Digital divide is still real in rural areas: 17% of rural homes and businesses still can’t receive decent broadband and 82% can’t receive a 4G signal
Ofcom’s Connected Nations 2017 Report released today (15 December 2017) states that 1.1m premises still don’t have access to decent broadband, meaning that 17% of rural homes and businesses are unable to receive decent broadband and 82% can’t receive a 4G signal. It is an improving picture for rural areas but progress is slow and the digital divide is still significant, holding back the countryside economically and socially.
- 17% of premises in the UK’s rural areas cannot receive a download speed of at least 10Mbit/s compared to just 2% of urban premises.
- 233,000 small businesses cannot receive decent broadband.
- 57% of premises in rural areas do not receive a mobile signal from all four mobile networks compared to 90% of all UK premises.
- ‘Total’ geographic 4G coverage, where reception is available from all four mobile operators, is available across just 43% of the UK’s landmass.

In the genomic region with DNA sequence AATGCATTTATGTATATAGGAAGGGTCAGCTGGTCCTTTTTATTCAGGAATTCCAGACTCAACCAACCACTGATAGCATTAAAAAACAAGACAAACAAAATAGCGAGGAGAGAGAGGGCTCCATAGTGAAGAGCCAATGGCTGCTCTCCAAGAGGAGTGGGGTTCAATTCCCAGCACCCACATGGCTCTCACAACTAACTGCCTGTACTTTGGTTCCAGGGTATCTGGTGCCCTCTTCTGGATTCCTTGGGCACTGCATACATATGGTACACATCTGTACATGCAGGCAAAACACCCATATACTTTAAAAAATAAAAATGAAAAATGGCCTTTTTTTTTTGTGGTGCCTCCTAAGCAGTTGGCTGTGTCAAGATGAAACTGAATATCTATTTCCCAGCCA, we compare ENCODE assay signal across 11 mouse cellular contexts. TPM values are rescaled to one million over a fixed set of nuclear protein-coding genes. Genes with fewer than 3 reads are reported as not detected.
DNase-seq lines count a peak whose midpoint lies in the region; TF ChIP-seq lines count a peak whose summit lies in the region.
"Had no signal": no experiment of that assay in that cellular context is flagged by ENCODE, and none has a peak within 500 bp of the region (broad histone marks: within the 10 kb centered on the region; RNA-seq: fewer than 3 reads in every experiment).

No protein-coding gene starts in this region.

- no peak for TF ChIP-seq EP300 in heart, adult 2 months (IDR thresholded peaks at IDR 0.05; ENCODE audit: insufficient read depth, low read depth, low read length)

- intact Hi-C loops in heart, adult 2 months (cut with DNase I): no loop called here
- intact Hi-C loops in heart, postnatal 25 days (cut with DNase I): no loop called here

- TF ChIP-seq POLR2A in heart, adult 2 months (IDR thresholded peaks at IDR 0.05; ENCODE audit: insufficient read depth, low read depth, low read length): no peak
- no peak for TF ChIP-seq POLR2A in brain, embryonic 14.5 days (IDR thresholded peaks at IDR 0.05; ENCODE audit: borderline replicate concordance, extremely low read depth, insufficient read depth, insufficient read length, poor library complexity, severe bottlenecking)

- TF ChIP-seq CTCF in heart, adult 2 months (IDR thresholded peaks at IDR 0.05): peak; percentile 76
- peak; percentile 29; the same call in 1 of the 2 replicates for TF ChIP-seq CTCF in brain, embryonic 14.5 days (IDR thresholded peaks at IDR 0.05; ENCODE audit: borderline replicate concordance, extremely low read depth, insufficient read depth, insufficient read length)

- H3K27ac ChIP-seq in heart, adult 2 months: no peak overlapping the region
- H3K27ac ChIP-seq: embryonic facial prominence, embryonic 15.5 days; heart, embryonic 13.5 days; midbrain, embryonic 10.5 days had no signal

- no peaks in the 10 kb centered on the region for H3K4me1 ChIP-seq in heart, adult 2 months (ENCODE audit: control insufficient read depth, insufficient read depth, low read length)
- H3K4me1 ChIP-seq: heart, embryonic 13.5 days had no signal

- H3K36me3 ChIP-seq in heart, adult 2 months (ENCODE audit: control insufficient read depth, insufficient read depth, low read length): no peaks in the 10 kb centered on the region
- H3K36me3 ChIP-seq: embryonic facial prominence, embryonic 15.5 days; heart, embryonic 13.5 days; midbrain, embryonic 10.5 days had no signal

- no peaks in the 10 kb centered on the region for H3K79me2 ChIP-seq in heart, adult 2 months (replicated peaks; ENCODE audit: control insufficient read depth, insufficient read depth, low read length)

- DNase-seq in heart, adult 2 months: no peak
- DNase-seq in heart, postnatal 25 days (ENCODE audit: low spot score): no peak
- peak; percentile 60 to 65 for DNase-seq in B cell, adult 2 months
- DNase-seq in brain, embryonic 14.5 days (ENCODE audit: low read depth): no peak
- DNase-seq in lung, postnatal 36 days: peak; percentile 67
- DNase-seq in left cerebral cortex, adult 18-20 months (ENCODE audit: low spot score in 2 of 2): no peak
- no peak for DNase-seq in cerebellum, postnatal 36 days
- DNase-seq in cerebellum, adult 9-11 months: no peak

- 82% of rural premises can’t receive a 4G signal indoors compared to 36% of urban premises.
The increased investment in full fibre connectivity is to be welcomed but we need this financial commitment by businesses to be matched in rural areas to ensure they can also benefit from the opportunities fibre connection brings. The Countryside Alliance also supports the proposal for Ofcom to use coverage obligations to improve mobile coverage in rural areas when they award the 700MHz band.
Sarah Lee, Head of Policy at the Countryside Alliance commented “We know that poor connectivity continues to be a huge concern for those who live and work in rural areas which is why Ofcom’s Connected Nations Report 2017 is to be welcomed as it gives us a real insight into the size of the digital divide. It is important for providers and Government to continue working together and investing to improve coverage in rural areas so that the countryside receives the same coverage as its urban neighbours. We will continue to be the voice of rural communities when it comes to the lack of connectivity in the countryside and hold Government and providers to account on delivery.”